“Hey Matthew, we just finished the inspection.”
The voice on the other end of the phone is the buyer’s agent. I am representing the seller. I remind myself to start taking deep breaths, as I always do at this moment in the transaction. Is there a major issue we have to deal with? In my judgment, the seller had maintained the home well, but no home is perfect, and inspectors are trained to find problems. I listen for any nuances in the agent’s voice that will alert me to what’s coming.
“There have been… some unwanted guests partying in the house, both upstairs and down. Some of them partied so hard that they couldn’t find their way back home!”
I stifle a laugh and my gut tells me this transaction is going to go through, but sure enough, the inspector found something. The “unwanted guests” are rats; “upstairs and down” means both the attic and the crawlspace. And we’re not just talking “droppings” here. “Couldn’t find their way home” means there are carcasses. This could be a major problem, depending how long the rats were there, and whether their waste has saturated the insulation.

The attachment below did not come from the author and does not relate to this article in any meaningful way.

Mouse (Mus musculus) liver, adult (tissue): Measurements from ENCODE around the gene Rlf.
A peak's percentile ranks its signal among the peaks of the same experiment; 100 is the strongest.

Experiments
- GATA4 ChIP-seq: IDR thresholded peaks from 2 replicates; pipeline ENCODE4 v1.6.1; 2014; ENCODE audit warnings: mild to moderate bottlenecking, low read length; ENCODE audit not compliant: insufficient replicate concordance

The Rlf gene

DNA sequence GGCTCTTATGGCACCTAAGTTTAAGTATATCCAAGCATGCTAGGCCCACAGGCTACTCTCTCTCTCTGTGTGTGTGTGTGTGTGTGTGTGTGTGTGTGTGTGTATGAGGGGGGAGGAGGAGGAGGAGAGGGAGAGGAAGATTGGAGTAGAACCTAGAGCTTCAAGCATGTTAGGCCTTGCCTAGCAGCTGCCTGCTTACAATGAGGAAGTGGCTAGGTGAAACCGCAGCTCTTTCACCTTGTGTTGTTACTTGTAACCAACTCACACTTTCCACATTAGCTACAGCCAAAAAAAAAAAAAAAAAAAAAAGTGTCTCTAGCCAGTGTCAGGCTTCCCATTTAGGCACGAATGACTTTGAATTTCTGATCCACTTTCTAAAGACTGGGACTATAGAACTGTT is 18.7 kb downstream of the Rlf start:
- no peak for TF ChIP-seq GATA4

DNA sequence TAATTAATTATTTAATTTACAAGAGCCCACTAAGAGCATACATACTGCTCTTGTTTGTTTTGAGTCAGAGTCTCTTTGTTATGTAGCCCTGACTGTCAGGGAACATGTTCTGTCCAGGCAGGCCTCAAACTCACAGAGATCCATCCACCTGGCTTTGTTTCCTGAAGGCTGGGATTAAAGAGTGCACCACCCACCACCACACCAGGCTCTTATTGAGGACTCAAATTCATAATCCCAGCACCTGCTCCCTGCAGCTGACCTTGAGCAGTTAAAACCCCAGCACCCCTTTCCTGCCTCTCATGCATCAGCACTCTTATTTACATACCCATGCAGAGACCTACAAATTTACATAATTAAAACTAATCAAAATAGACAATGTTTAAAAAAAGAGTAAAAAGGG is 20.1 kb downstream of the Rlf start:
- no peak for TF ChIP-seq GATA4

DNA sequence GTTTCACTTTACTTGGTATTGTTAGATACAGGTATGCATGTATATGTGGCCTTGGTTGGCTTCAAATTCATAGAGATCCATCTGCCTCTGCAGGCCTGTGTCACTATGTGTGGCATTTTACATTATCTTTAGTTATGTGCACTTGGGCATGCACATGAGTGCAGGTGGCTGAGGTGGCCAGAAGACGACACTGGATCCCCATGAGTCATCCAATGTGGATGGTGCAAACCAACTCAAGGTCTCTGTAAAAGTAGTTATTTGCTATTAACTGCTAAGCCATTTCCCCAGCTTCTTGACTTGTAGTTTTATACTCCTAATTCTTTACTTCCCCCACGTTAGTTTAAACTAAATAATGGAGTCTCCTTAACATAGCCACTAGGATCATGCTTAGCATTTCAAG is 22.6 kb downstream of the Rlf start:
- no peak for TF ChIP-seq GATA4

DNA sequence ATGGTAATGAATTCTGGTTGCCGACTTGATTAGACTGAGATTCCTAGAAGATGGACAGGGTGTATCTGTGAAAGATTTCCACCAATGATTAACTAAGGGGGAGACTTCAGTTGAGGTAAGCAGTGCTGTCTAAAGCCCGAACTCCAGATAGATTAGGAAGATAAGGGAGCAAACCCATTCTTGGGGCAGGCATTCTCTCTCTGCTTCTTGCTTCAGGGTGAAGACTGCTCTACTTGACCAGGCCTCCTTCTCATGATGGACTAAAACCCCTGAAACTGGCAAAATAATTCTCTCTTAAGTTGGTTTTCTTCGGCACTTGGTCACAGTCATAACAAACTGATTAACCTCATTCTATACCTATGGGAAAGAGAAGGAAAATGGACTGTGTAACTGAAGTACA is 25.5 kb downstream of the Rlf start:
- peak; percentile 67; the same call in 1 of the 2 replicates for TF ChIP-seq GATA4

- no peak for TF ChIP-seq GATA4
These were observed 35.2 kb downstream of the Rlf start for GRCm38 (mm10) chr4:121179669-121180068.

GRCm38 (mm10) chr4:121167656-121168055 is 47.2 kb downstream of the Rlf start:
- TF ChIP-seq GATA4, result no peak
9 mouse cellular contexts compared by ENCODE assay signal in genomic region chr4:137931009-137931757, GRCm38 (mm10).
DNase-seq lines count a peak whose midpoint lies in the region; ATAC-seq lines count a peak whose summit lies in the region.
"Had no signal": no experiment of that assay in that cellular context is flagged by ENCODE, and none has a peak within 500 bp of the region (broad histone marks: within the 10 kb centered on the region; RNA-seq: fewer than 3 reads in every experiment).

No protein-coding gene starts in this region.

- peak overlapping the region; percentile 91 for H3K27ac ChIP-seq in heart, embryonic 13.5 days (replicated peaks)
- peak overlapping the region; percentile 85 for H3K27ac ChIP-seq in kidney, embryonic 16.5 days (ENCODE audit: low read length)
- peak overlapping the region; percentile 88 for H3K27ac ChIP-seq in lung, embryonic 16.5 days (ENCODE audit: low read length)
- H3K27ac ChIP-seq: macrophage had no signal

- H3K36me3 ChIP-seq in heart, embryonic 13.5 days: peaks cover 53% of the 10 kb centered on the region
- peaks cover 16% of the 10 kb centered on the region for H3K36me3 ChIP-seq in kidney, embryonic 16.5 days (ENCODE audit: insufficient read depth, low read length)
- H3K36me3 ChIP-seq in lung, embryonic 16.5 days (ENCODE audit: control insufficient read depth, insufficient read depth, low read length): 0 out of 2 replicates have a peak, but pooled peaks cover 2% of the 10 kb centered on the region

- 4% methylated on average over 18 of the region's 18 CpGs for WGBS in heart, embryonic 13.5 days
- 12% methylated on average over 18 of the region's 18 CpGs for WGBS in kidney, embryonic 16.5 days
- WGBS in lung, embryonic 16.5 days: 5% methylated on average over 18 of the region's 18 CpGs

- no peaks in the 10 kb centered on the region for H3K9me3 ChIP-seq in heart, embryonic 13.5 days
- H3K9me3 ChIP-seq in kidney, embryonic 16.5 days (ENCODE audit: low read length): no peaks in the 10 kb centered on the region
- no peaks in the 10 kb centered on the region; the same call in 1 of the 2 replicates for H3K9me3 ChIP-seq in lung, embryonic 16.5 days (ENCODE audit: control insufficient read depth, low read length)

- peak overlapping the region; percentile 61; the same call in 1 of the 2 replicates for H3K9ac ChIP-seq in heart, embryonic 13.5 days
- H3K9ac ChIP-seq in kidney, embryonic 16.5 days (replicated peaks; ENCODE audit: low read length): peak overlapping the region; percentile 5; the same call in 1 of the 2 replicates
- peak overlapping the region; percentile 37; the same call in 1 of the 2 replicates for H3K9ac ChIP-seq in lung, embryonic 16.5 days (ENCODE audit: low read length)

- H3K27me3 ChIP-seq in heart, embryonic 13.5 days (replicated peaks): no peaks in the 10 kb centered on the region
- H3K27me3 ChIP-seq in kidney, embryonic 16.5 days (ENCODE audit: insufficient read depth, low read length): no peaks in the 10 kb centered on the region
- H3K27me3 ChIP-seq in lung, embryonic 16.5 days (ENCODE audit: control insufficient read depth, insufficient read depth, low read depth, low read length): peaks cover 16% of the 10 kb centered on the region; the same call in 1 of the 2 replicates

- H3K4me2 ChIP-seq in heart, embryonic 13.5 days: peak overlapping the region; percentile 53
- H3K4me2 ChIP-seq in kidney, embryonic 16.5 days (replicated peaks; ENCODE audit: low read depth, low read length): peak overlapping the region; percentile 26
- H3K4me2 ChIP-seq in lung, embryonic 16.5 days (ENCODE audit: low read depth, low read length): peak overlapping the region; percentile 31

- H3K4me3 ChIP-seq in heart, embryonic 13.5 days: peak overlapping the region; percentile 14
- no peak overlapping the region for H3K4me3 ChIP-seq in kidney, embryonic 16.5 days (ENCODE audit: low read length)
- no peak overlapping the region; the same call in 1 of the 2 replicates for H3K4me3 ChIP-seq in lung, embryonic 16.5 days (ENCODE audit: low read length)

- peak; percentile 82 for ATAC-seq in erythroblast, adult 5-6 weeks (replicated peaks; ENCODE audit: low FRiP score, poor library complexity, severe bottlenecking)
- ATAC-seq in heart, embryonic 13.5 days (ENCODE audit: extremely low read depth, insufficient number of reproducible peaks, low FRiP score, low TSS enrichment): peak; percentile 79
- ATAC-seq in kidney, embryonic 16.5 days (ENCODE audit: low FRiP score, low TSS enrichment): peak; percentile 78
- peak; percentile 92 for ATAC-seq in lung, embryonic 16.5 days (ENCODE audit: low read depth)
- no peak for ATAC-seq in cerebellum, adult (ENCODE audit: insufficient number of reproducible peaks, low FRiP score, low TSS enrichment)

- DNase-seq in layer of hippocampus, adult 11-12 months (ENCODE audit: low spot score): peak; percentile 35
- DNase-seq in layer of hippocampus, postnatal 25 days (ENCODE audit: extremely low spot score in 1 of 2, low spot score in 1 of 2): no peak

But the humor in his voice hints that the problem is relatively minor. “It looks recent, not too much, and nothing the buyer can’t weather. Other than that, the house is great.” he continues.
My day just got a lot better. The seller’s maintenance of the home was overall sound, just as I thought it would be. Just some particularly pesky rodents. I can now make my own call to the seller.
Managing human responses in real estate negotiations is what I do every day, including how buyers will react to “unwanted guests”.